This is cross-posted from my blog.
I was a reporter in a time before the graphical web. My small daily newspaper distributed print editions only, spit out at a dizzying pace by the presses in the back of our building. You absolutely knew when you’d gone to press because you could feel the low rumble as the giant machine, more than two stories tall, stamped the words and images of that day’s edition onto rolls of newsprint, cut then assembled for delivery to street corners and supermarkets, doorsteps and postal boxes.
Once in a while, local schools would send students to the newsroom on class trips so that we reporters – we took turns – could explain and show what we did as we gathered news and wrote about the community. But the highlight of the trip for the kids was always the pressroom. The noise. The blur of movement. The minute precision of a gargantuan machine.
Nothing I could say about the gathering and writing of the news could top the lure of those mesmerizing presses.
I welcomed these trips. It was a chance to give youth the opportunity to see how the news was made, from start to finish. They saw the press operators as well as the journalists, the layout designers as well as the workers who loaded the bundled papers onto delivery trucks. And we journalists knew the process as well. Not just because we had to have the facts – the newsprint was two miles long if rolled out, for example – to dazzle the kids. But also because at our local community daily, we were immersed in the production process. We saw the metal printing plates as they were created, understood the consequences of having to stop the presses for any reason, worked under the layout constraints of only-so-many column inches.
Today, the Mozilla Foundation, through its OpenNews initiative, is helping journalists acquire that same kind of lived knowledge, this time with regard to creating and publishing and innovating on the web. And my organization, the National Writing Project, is taking part.
Last week, the Mozilla Foundation and NWP sponsored an event called Writing.Making.Sharing, loosely linked to the EduCon conference happening the following weekend. Despite frigid conditions and a false start involving a wrong address (apologies again to any participant reading this), working journalists, educators and others interested in learning how to manipulate the underlying building blocks of the web – html and CSS – showed up at Drexel’s uber-cool ExCITe Center for a 4-hour Make event.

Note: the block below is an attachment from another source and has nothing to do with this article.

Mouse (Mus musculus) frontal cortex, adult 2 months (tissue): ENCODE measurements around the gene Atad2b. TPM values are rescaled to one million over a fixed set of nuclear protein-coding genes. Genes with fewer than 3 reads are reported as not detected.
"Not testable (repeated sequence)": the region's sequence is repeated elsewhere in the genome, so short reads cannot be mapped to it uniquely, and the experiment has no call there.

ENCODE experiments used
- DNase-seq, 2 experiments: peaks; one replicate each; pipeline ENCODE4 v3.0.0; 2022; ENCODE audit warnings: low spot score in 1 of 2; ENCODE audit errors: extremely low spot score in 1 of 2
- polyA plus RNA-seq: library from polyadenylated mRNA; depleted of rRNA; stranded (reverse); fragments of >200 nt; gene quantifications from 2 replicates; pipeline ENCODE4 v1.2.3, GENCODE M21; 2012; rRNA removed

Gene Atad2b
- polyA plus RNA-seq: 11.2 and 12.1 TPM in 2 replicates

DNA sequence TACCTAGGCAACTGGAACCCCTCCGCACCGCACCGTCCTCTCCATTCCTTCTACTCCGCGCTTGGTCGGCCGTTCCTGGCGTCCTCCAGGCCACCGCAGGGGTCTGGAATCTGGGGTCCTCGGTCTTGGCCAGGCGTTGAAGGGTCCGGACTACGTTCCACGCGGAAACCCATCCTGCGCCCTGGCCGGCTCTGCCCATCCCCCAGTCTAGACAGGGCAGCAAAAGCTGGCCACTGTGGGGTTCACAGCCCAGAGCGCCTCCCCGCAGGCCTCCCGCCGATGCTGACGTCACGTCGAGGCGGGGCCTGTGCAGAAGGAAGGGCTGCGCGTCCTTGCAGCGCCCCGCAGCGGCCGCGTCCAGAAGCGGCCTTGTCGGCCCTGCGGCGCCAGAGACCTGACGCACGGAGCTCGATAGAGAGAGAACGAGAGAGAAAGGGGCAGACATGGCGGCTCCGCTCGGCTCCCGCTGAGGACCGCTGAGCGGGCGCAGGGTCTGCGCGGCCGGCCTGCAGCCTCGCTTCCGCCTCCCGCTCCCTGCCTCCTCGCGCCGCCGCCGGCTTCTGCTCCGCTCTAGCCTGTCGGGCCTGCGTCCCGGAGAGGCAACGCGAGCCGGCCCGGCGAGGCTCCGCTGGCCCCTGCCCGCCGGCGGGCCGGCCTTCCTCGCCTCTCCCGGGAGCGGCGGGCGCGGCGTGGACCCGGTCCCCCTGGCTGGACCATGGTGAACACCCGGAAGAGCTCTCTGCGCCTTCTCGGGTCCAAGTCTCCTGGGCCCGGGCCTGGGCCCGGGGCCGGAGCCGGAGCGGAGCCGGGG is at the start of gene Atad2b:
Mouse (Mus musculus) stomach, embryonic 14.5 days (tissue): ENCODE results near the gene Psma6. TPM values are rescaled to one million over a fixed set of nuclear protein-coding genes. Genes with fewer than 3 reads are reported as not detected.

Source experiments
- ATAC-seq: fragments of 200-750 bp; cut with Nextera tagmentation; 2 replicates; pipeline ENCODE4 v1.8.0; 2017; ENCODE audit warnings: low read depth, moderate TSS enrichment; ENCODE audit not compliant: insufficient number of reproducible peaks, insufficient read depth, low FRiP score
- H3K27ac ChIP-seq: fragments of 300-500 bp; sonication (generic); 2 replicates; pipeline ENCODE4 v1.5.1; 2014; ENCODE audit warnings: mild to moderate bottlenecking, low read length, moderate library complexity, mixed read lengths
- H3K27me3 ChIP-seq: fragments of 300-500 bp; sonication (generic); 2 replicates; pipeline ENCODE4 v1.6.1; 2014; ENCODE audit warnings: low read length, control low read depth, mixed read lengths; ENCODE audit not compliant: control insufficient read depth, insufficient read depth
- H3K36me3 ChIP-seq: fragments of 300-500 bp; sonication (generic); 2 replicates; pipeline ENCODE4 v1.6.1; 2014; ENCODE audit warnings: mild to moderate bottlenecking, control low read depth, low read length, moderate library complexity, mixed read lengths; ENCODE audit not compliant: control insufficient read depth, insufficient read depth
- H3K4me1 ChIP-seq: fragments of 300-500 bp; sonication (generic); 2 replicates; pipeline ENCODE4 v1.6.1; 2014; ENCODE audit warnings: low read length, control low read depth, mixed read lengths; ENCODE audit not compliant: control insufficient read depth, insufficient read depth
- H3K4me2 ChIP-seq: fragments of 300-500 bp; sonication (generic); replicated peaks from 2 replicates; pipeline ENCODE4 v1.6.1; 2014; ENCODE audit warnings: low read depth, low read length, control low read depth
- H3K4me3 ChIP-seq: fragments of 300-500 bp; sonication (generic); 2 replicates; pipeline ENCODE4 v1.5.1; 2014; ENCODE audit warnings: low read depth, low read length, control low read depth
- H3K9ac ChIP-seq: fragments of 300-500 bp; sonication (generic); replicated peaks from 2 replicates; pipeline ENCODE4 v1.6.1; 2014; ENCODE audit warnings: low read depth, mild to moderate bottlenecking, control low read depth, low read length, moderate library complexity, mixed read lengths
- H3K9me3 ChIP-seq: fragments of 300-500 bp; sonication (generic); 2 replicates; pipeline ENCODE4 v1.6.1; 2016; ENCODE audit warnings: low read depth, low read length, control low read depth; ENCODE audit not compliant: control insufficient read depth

Folks from WHYY, the local Associated Press, the Philadelphia School Notebook, and many others came together to play with Mozilla’s webmaker tools, Thimble and Popcorn Maker, via “hacktivities” (one for Thimble and one for Popcorn) specifically meant for journalists. We were led by Laura Hilliger and Erika Owens from Mozilla, local coder and community activist Dana Bauer, and me and my NWP colleagues Christina Cantrill and Elyse Eidman-Aadahl.
Teachers attending, from both Philly and far away, included Mary Beth Hertz, Chad Sansing, Sam Reed and Paul Allison.
The event itself was full of play and building and learning and teaching. But most importantly, in my mind, it was full of community. The room continually churned out a spirit of togetherness and local activism, powered on this night by open webmaking tools. It gave me hope to see the creativity and social good of my traditional journalism experience being repurposed by the OpenNews initiative. As the OpenNews website states:
Knight-Mozilla OpenNews is about building an ecosystem to help journalism thrive on the open web. It’s about producing next-generation web solutions that solve real problems in news. It’s about supporting communities of developers and journalists as they make, learn and invent together. And it’s about deploying fellows—and code—into news organizations to collaborate and innovate in new ways. Join us!
It’s hard to avoid the grim realities of print journalism. The presses that so mesmerized the elementary students I toured around my newspaper office are rapidly becoming relics. “Stop the presses” will all too soon become one of those colloquial phrases divorced from its original meaning.
The future of traditional journalism may be in doubt. But what’s clear is that one path forward through the fog involves community organizing as well as both young and old understanding the tools we examined during the Writing.Making.Sharing event: the tools of the Open Web.